The switch from ETL (Extract, Transform, Load) to EL>T (Extract, Load, decoupled from Transform) is not sudden, or new. It has been in works for some time, partly driven by business needs, and partly due to modernizing of data architectures.
The concept of ELT really took root in late 1980s/early 1990s when organizations started centralizing their data in data warehouses. They needed tools to “extract” data from multiple source systems, “transform” it to make it compatible with the target system format, and then “load” it into the target repository. Since traditional data warehouses were the target repository, source data was transformed into relational format before it could be ingested/ loaded into the data warehouse.
Extract Source Data ==> Transform Source Data ==> Load Data into Data Mart ==> Consume Data
Although the ETL approach offered clean, standardized, quality data that was ready for analysis, to data consumers it also had its own challenges. Extracting, transforming and loading data required specialized resources—programmers, engineers, IT personnel – to manually code ETL scripts, which was expensive. Because the data needed to be cleansed and transformed before getting loaded into the data warehouse, data access, and thereby business insights, were slow. And growing data volumes meant more compute power for ETL processing, and the loss of data granularity to ensure performance.
Emergence of data lakes in 2000s initiated the shift from ETL to EL>T. Designed to store large volumes of diverse data quickly and cheaply, data lakes didn’t require data to be structured. Businesses could extract and load raw data quickly into the centralized repository, allowing business users to transform data into the right structure at the time of analysis.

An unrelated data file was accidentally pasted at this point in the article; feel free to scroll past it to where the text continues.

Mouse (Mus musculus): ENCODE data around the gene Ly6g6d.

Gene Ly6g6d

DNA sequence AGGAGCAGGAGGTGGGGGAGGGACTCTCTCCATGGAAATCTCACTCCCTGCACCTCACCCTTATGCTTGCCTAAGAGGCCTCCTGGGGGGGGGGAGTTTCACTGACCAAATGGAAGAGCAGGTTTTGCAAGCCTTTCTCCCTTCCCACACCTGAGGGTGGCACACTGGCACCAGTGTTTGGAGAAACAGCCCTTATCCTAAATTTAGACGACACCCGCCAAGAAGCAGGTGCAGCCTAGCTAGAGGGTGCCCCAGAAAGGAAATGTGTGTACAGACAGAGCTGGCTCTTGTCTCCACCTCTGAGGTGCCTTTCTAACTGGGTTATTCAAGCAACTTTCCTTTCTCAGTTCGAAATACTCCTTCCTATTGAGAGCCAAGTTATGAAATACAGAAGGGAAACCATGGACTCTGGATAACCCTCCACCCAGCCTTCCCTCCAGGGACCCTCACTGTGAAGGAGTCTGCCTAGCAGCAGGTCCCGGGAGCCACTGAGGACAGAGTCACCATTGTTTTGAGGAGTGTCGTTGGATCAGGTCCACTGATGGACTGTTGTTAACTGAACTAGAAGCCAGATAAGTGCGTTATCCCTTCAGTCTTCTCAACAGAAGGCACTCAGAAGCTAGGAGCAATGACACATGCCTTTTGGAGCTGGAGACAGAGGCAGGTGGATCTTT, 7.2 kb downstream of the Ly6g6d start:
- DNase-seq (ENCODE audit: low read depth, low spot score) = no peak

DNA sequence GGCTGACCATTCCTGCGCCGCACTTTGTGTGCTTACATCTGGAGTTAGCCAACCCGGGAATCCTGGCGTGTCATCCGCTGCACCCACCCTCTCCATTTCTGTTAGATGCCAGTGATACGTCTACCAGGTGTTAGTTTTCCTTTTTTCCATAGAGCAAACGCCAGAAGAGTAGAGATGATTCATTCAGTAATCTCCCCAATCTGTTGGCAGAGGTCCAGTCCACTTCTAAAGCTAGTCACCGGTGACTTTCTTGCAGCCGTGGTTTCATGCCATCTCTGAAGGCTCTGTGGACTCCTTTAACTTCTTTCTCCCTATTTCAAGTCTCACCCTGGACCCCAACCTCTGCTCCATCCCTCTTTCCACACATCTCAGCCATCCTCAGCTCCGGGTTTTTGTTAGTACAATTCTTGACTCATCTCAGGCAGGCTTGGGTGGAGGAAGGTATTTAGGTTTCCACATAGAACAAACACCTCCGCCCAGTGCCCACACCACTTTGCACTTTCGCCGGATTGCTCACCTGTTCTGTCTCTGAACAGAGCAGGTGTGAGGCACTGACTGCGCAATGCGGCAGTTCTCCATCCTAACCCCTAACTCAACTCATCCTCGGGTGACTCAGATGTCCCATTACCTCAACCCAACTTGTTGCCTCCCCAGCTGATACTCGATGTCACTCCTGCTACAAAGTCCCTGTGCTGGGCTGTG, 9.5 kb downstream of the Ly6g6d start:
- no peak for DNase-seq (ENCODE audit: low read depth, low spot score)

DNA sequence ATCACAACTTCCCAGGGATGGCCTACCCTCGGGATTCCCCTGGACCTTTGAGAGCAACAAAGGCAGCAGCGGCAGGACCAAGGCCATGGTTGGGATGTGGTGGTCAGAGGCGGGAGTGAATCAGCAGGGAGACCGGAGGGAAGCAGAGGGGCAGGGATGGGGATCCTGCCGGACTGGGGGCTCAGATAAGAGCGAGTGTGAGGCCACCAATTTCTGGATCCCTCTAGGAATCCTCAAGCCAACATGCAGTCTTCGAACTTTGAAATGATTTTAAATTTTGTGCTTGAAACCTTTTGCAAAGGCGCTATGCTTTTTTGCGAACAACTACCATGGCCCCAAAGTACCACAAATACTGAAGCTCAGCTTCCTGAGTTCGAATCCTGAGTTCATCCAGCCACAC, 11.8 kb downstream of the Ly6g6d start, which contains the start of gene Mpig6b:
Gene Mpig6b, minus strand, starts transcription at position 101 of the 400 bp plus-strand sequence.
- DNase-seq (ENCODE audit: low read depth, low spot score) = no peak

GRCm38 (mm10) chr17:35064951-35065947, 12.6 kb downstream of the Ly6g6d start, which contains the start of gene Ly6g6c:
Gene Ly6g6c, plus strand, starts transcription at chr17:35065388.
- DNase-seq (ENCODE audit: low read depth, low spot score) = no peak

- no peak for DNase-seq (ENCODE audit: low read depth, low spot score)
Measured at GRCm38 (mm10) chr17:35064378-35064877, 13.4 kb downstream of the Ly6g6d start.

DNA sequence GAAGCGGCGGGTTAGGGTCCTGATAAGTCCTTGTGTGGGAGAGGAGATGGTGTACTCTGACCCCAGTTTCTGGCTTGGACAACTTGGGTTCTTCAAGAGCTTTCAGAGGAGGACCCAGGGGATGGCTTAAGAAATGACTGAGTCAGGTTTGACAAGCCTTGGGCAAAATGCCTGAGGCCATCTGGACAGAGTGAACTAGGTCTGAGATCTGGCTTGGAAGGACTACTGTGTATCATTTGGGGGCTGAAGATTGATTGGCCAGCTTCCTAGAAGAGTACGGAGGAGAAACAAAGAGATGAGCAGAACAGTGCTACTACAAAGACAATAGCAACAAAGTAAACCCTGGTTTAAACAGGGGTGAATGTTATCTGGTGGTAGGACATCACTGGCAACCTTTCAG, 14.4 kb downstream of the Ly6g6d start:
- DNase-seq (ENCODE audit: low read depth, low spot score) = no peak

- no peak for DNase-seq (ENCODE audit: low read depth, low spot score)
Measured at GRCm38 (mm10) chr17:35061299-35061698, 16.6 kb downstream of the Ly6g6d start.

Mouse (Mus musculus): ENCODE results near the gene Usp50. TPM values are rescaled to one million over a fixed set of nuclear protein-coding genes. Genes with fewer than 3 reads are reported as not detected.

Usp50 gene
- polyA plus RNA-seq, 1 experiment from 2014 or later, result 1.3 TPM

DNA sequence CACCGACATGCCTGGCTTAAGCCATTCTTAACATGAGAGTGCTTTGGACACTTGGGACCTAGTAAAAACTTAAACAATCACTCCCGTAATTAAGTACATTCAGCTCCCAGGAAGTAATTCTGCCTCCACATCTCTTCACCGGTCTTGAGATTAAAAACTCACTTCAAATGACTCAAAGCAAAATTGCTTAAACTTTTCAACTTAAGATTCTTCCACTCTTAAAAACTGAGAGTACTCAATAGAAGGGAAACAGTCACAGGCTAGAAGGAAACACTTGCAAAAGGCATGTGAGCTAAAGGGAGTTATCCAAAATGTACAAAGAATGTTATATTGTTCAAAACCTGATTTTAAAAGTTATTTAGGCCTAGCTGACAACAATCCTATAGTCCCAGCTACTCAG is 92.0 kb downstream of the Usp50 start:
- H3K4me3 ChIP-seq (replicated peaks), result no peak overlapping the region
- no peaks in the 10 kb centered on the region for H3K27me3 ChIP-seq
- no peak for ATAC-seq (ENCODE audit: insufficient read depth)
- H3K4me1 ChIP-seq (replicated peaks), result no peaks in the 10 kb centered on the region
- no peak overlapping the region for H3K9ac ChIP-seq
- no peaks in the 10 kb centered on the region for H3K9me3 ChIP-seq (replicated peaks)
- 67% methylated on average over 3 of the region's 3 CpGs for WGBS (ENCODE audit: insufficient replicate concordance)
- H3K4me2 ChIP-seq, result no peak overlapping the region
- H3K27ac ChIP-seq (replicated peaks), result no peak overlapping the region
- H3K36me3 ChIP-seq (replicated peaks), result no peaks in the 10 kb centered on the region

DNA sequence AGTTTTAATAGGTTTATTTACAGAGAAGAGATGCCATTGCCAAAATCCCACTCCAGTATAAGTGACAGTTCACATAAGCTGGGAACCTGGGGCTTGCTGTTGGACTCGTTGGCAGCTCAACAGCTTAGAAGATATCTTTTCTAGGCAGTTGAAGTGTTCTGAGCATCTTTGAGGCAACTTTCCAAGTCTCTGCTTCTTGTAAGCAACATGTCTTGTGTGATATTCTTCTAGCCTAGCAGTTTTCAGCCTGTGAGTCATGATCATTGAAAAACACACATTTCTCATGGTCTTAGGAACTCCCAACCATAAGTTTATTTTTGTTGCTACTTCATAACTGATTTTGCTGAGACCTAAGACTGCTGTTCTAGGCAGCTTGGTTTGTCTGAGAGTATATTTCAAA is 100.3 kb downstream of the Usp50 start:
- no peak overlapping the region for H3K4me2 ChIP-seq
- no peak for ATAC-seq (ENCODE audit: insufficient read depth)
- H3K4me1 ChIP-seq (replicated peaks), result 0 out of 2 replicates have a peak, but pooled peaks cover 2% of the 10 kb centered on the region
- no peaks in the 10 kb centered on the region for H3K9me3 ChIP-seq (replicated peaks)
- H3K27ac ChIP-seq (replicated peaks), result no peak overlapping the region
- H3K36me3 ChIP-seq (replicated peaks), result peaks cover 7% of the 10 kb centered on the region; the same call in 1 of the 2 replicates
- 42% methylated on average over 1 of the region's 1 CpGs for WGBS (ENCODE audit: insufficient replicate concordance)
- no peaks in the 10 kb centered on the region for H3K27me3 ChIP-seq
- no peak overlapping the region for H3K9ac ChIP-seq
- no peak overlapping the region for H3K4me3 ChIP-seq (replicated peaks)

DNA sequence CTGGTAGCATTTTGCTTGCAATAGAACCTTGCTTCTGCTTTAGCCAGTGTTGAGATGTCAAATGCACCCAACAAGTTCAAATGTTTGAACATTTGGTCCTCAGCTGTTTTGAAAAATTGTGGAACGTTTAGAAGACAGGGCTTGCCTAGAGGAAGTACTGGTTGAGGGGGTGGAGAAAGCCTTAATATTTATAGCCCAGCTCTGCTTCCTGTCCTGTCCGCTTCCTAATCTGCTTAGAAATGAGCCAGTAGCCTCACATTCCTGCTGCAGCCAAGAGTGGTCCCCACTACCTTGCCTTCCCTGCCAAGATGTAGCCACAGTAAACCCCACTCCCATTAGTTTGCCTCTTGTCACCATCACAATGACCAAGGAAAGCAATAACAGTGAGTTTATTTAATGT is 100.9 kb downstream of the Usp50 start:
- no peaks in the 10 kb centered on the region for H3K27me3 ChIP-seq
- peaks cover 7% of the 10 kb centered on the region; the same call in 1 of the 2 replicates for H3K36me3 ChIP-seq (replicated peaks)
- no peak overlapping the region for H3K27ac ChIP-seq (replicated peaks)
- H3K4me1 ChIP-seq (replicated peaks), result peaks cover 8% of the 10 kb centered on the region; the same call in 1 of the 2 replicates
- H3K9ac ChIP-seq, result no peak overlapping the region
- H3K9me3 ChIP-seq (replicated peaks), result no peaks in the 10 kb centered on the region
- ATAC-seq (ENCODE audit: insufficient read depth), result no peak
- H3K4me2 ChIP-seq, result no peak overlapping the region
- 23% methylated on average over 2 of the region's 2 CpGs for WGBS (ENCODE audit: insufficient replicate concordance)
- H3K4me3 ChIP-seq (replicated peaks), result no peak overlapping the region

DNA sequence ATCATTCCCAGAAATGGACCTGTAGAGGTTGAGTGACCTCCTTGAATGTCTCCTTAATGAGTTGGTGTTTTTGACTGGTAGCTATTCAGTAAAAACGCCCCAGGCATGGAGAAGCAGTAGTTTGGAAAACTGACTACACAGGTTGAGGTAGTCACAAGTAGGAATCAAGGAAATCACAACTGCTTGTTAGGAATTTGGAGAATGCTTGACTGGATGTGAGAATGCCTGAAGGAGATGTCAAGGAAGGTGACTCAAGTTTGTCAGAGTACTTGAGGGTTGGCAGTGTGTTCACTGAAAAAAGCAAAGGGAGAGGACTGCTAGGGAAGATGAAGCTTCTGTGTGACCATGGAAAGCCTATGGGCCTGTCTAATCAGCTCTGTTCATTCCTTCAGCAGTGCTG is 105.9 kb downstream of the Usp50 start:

Even though data lakes initiated the shift to ELT – the more recent cloud adoption has really accelerated it. Cloud-based data lakes and data warehouses offer near-endless storage and extensive processing power, allowing organizations to extract and load all data they may need, in near real time. And then use the processing power of the platform itself, be it Amazon Redshift, Snowflake, Azure Synapse, Databricks, Amazon EMR, or more, to transform data for multiple use cases and user groups – BI, analytics, or predictive modeling.
Extract Source Data ==> Load Data into the Cloud DL / DWH ==> Transform(s) for Multiple Use-cases
The Beauty of EL>T Is Two-Fold
One: Data (all sources, and types) is now available to data consumers/ business users in near real-time. There is no time lost on first formatting and structuring data. From data consumers point, it makes sense too. They don’t have to know what they are going to do with the data from the start.
Two: Organizations have the flexibility to perform multiple transformations, serving different use-cases at the same time. Using the processing power of their cloud data platforms, they can quickly and easily process data for different user groups and use-cases, enabling more data exploration and experimentation.
With ETL, the processing is 1:1. Data is extracted, transformed and loaded for a specific, highly targeted use case. If the transformed data doesn’t work for this previously defined business use-case, or business needs more data to be added, you need to go back to the drawing board, process data again. ELT, on the other hand, gives organizations the ability to transform data on the fly. Its 1:many approach to transformation is better aligned with today’s agile development approaches.
That said, reports of the demise of ETL are premature, just like the FUD (fear, uncertainty, and doubt) around ELT is exaggerated. Both approaches have a place depending on your need and use case(s). And the likelihood is that you as a business are leveraging both approaches.
Irrespective of the approach you take, Qlik can help. With our industry leading capabilities in real time data ingestion through Change Data Capture, Data Lake and Data Warehouse Automation, cataloging, as well as support for multi-cloud environments, we can automate the entire data integration process, making it quicker, easier and secure.